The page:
Entertainment

Talking blues with Earl 'Chinna' Smith

Sunday, September 17, 2017

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This is the fifth in a series of interviews with Jamaican musicians.

Since making his recording debut as a teenager in 1968, Earl “Chinna” Smith has played countless sessions and been on numerous tours with reggae's elite artistes.

The 62-year-old guitarist celebrates his 50th anniversary in the music business next year. There are no plans to mark the milestone, but Smith continues to record, mainly in acoustic form, at his St Andrew home.

His recent work comprised the Inna De Yard albums, a series of unplugged recordings featuring veteran roots artistes such as Junior Murvin, The Congos, Max Romeo and Bob Andy.

He got his start with the venerable Soul Syndicate Band. Over the years, he has played on seminal albums and songs by Bob Marley ( Rastaman Vibration), Burning Spear ( Marcus Garvey), Jimmy Cliff (Special), Dennis Brown (No More Shall I Roam, Cassandra), Lauryn Hill (The Miseducation of Lauryn Hill) and Amy Winehouse ( Frank).

He also wrote Fade Away, the classic Junior Byles song, Brown's Bloody City and Jah Never Fail I Yet by Freddie McGregor.

But while he is recognised as reggae's premier guitarist, Smith is consumed by jazz and its derivative, smooth jazz. Earth Tones, his 2005 album with Ernie Ranglin and American guitarist Charlie Hunter, reflects his love for that sound.

Recently, the Jamaica Observer's Howard Campbell sat down with Earl “Chinna” Smith, (aka Melchezidek, the 'High Priest of Reggae”) about his illustrious career.

Howard Campbell: What is reggae guitar?

Earl Smith: Is a lifestyle. Most man don't understand what dis reggae thing mean. Mi have two father, mi godfather an' mi real father an' di two a dem did have sound system, so yuh grow up hearing dis music an' it get yuh interested. An' as Rasta, di whole concept of spirituality an' one love, yuh bring dat out in yuh playing.

HC: Over the years, what type of guitar do you prefer?

ES: The Telecaster, which I use on most of my recordings, a Fender. The Strat is more for rock, blues. But di guitar is a funny thing, 'cause yuh get a guitar sometime an' it give yuh a great sound. Eric Frater used to play a guitar from Sweden; Hux Brown and Lynn Taitt used to play a Hofner, so it don't have to be a name brand.

HC: Have you always played a Telecaster?

ES: No, one of the first guitar I bought was a Hofner. Then I bought a 1968 Telecaster, I buy it at Music Mart (in Kingston), it become the reggae guitar of di world. It play song like Rat Race (Marley), No More Will I Roam (Brown), Burning Spear Marcus Garvey album. It still play great, but I only tek it out on special occasion.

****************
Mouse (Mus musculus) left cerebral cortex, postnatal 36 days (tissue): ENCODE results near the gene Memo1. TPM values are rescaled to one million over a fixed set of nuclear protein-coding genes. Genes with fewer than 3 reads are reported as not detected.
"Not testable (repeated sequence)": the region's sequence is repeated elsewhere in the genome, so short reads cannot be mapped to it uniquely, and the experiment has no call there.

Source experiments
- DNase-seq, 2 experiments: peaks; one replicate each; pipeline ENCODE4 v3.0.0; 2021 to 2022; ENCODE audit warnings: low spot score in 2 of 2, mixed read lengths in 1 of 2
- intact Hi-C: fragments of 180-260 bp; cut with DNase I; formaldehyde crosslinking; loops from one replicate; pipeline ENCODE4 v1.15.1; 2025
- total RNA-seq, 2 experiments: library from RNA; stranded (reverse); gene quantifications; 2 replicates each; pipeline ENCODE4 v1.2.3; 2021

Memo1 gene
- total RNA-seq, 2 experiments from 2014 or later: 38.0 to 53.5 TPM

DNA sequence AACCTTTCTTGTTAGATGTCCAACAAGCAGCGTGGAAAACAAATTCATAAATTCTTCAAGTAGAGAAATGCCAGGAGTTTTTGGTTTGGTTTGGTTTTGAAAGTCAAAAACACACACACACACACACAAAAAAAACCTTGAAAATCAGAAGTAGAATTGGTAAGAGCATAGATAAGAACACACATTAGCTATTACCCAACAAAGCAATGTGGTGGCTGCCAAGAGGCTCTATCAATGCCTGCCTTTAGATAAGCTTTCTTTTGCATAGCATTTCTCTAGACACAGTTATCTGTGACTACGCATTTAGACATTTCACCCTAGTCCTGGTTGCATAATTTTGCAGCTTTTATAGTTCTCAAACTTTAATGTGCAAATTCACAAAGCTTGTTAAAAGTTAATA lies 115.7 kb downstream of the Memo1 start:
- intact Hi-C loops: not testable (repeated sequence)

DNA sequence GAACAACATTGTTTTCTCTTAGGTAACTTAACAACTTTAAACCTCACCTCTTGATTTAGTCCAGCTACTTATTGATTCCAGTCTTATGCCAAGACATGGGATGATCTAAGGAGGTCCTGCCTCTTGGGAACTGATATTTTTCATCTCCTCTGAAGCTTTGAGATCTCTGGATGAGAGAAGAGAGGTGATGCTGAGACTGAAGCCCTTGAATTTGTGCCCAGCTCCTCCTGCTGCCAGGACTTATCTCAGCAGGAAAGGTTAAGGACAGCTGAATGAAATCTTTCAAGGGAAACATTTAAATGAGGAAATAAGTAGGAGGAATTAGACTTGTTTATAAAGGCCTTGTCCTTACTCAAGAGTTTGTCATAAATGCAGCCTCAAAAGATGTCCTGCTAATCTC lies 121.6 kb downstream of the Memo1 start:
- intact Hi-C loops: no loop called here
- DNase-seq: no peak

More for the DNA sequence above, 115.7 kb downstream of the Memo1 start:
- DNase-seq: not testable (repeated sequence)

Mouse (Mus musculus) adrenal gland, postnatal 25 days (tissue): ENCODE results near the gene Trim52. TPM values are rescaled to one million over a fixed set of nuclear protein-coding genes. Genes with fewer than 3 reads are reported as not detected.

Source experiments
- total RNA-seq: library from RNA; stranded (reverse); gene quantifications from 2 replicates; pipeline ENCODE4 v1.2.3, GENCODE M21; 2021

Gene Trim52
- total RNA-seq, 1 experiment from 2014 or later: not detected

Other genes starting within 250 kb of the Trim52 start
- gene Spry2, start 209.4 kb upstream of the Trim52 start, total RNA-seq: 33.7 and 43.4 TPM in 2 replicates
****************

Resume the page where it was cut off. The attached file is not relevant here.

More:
HC: What's so special about that guitar?

ES: Is like mi mother buy it, is not jus' a guitar. Is like mi bredda.

HC: What kind of guitar did you use with Ziggy?

ES: A Steinberger. First see Robbie (Shakespeare) wid one an' him gwaan wid some mad thing wid dat bass. I was in Lausanne with Jimmy Cliff an' saw dis guy wid one, an' got so excited I went back to the hotel an' buy one. Di thing about the Steinberger, 'cause it made of graphite it stay longer in tune; yuh can use it as a baseball bat an' it stay in tune. Wi did Conscious Party wid it but after One Bright Day, Glenn Rosenstein who was di producer sey, 'hey, to much Steinberger', an' wi go an' get a Stratocaster.

HC: Who do you listen to?

ES: Most a di old time man dem. Di John McLaughlin, Al di Meola, Wes Montgomery, Lee Ritenour, Larry Carlton as a session man. Like di Neon guy, John Mayer; dis other hip hop guy, Dwight Sills, him mad. Inna Jamaica, Eric Frater, Lynn Taitt, Hux Brown, Ernie Ranglin, di godfather, Monty (Savory), Dalton (Browne).

HC: What are your Top 10 reggae guitar songs?

ES: I listen to simple likkle things, is not like yuh hear a song wid di guitar all over di place. For example, Justice by Delroy Wilson, Lynn Taitt play dem thing; 007 by Desmond Dekker, an' Nice Time (Wailers), Lynn Taitt again. By The Rivers of Babylon, Sweet Sensation (The Melodians), dat a Hux Brown. Then yuh have a song like It Hurts to be Alone (Wailers). Ranglin play di solo, an' is like di solo become di song.”

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